A “doomsday” seed vault built to protect millions of food crops from climate change, wars and natural disasters opened deep within an Arctic mountain in the remote Norwegian archipelago of Svalbard.
“The Svalbard Global Seed Vault is our insurance policy,” Norway’s Prime Minister Jens Stoltenberg told delegates at the opening ceremony. “It is the Noah’s Ark for securing biological diversity for future generations.”
European Commission President Jose Manuel Barroso and 2004 Nobel Peace Prize winner Wangari Maathai of Kenya were among the dozens of guests who had bundled up for the ceremony inside the vault, about 425 feet deep inside a frozen mountain.
“This is a frozen Garden of Eden,” Barroso said, standing in one of the frosty vaults against of backdrop of large discs made of ice.
The vault will serve as a backup for hundreds of other seed banks worldwide. It has the capacity to store 4.5 million seed samples from around the world and shield them from man-made and natural disasters.
Dug into the permafrost of the mountain, it has been built to withstand an earthquake or a nuclear strike.
To mark the opening, guests carried the first 75 boxes of seeds down a red carpet through the steel and concrete-lined tunnel to the vaults.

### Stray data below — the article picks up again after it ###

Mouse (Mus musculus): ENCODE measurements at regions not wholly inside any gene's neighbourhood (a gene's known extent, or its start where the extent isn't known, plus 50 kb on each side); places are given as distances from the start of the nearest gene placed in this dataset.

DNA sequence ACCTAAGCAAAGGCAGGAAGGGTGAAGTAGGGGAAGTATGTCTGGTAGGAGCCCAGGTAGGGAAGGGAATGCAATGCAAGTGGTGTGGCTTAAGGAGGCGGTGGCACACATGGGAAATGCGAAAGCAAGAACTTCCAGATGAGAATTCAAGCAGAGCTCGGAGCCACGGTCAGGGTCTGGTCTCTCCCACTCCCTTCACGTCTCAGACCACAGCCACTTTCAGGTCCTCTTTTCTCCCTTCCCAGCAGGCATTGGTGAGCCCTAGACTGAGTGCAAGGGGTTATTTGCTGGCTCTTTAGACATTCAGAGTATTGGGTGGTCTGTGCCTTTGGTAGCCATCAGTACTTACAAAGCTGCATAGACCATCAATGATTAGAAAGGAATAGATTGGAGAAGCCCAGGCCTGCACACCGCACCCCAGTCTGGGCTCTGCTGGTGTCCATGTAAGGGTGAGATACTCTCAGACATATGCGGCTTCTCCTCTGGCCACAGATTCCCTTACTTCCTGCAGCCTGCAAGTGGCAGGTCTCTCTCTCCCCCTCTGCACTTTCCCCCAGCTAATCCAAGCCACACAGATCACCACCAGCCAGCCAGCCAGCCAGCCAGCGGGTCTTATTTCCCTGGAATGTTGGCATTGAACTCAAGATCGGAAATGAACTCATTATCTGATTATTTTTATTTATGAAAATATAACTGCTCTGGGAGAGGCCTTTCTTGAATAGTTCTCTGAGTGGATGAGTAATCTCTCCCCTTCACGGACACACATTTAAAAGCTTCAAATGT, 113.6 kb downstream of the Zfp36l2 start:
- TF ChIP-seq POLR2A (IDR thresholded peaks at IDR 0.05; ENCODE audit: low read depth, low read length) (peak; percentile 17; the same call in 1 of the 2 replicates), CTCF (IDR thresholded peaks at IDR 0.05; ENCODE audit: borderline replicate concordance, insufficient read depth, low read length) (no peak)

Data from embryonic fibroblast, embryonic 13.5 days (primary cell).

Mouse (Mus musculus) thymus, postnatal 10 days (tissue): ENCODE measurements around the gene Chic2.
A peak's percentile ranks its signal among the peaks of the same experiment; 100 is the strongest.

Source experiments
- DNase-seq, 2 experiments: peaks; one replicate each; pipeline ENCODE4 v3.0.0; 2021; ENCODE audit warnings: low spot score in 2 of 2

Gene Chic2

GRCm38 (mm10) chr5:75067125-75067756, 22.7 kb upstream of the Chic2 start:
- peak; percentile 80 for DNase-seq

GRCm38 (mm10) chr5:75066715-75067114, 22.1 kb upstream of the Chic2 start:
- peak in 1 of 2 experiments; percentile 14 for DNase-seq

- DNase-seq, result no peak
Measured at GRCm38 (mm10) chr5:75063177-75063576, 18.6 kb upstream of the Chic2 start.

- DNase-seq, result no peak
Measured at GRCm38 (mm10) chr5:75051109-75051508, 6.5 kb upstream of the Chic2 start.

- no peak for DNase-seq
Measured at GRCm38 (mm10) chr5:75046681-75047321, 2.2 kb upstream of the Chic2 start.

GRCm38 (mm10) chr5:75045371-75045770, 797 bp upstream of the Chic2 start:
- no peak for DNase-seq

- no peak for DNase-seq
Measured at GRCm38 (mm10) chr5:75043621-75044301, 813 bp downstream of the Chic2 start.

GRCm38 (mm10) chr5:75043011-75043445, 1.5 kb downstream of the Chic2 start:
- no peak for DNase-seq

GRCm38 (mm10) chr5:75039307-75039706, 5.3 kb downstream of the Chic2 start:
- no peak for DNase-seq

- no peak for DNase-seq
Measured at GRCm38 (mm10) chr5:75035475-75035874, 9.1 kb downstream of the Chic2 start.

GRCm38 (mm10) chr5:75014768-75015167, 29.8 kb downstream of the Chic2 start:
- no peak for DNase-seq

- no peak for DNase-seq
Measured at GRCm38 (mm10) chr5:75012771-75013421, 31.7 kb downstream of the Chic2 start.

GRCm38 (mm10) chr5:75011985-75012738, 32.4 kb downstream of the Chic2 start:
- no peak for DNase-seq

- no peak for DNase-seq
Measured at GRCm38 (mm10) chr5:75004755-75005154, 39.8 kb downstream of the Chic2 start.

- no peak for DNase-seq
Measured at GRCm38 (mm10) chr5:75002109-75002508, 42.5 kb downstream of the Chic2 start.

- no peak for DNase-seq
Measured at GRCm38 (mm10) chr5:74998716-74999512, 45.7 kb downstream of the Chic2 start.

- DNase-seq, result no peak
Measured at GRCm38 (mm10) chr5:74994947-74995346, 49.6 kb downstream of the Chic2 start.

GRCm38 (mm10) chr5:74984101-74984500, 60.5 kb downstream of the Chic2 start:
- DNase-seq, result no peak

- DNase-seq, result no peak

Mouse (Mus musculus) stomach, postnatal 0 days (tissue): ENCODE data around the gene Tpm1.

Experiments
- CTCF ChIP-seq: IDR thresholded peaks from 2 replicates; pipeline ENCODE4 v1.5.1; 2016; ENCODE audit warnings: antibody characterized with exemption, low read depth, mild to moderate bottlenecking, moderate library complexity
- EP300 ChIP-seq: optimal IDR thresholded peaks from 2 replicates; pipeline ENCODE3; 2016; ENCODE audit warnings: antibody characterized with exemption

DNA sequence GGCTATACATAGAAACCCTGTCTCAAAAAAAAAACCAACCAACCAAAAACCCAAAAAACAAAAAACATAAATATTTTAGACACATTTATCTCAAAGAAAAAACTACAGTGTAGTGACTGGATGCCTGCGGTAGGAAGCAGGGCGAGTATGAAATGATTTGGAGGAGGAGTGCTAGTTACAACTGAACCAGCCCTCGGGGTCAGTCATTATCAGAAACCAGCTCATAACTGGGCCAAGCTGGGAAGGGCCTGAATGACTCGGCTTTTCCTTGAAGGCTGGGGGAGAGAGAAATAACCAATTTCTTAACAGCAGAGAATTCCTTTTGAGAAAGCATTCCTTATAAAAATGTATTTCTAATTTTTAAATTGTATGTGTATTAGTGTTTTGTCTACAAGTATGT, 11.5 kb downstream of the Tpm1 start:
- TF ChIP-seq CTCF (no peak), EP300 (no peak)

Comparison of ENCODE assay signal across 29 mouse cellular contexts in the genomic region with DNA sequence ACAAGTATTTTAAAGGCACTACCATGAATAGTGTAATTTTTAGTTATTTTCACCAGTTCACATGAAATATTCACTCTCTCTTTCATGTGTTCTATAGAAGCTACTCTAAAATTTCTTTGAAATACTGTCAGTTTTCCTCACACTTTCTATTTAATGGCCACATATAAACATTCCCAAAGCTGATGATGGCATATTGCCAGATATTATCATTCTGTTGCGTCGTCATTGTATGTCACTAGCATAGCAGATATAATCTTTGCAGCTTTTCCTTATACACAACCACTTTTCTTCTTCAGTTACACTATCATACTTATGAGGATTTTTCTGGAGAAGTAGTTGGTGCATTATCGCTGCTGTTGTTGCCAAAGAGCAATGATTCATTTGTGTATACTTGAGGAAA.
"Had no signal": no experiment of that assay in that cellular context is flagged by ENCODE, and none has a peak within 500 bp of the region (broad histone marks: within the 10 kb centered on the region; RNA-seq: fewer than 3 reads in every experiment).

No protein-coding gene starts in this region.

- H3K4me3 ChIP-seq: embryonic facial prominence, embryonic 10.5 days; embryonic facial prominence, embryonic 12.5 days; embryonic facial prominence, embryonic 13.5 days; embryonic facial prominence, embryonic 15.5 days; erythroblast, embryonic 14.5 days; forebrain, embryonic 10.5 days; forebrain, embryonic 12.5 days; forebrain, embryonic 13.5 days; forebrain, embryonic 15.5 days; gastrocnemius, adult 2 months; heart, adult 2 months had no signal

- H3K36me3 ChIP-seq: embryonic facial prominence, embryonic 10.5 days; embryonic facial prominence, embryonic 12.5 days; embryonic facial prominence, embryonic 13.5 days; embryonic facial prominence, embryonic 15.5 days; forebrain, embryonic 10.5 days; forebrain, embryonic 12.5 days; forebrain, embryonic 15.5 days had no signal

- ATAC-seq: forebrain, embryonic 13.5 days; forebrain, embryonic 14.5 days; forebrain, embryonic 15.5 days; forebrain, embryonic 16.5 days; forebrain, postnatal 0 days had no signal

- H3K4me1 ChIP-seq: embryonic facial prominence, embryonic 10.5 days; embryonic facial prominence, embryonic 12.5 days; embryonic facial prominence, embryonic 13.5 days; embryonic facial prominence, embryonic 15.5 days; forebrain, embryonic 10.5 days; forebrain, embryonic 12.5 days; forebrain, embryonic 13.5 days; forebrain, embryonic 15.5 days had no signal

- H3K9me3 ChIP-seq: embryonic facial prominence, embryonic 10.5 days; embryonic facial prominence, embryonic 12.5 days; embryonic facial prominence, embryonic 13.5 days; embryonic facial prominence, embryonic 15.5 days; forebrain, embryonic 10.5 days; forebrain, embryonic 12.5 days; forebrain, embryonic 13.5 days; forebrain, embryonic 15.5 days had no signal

Norway owns the vault in Svalbard, a frigid archipelago about 620 miles from the North Pole. It paid $9.1 million for the construction. Other countries can deposit seeds without charge and reserve the right to withdraw them upon need.
The collecting of seeds is funded by the Global Crop Diversity Trust, which was founded by the U.N. Food and Agriculture Organization and Biodiversity International, a Rome-based research group.
“Crop diversity will soon prove to be our most potent and indispensable resource for addressing climate change, water and energy supply constraints, and for meeting the food needs of a growing population,” said Cary Fowler, head of the Global Crop Diversity Trust.
Svalbard is cold, but giant air conditioning units have chilled the vault further to -0.4 Fahrenheit, a temperature at which experts say many seeds could last for 1,000 years.
Stoltenberg and Maathai placed the first box of seeds in the vault during the opening ceremony — a container of rice seeds from 104 countries.
“This is unique. This is very visionary. It is a precaution for the future,” Maathai, a Crop Diversity Trust board member, told The Associated Press after the ceremony.
The seeds are packed in silvery foil containers — as many as 500 in each sample — and placed on blue and orange metal shelves inside three 32 foot-by-88-foot storage chambers. Each vault can hold 1.5 million sample packages of all types of crop seeds.
Construction leader Magnus Bredeli-Tveiten said the vault is designed to withstand earthquakes — successfully tested by a 6.2-magnitude temblor off Svalbard last week — and even a direct nuclear strike.
Many other seed banks are in less protected areas. For example, war wiped out seed banks in Iraq and Afghanistan, and one in the Philippines was flooded in the wake of a typhoon in 2006.
On the Net: www.croptrust.org, www.seedvault.no.
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